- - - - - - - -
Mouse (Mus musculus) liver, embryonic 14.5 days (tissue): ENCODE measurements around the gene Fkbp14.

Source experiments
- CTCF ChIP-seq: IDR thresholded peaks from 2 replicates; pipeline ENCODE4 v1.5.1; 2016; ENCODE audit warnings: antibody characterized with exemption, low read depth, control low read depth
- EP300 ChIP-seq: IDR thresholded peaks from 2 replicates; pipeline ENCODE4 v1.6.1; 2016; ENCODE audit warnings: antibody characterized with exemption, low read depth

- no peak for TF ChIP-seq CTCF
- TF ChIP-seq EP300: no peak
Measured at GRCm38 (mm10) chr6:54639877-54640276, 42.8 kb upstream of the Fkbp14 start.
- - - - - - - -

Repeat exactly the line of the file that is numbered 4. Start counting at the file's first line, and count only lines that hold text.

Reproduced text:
- EP300 ChIP-seq: IDR thresholded peaks from 2 replicates; pipeline ENCODE4 v1.6.1; 2016; ENCODE audit warnings: antibody characterized with exemption, low read depth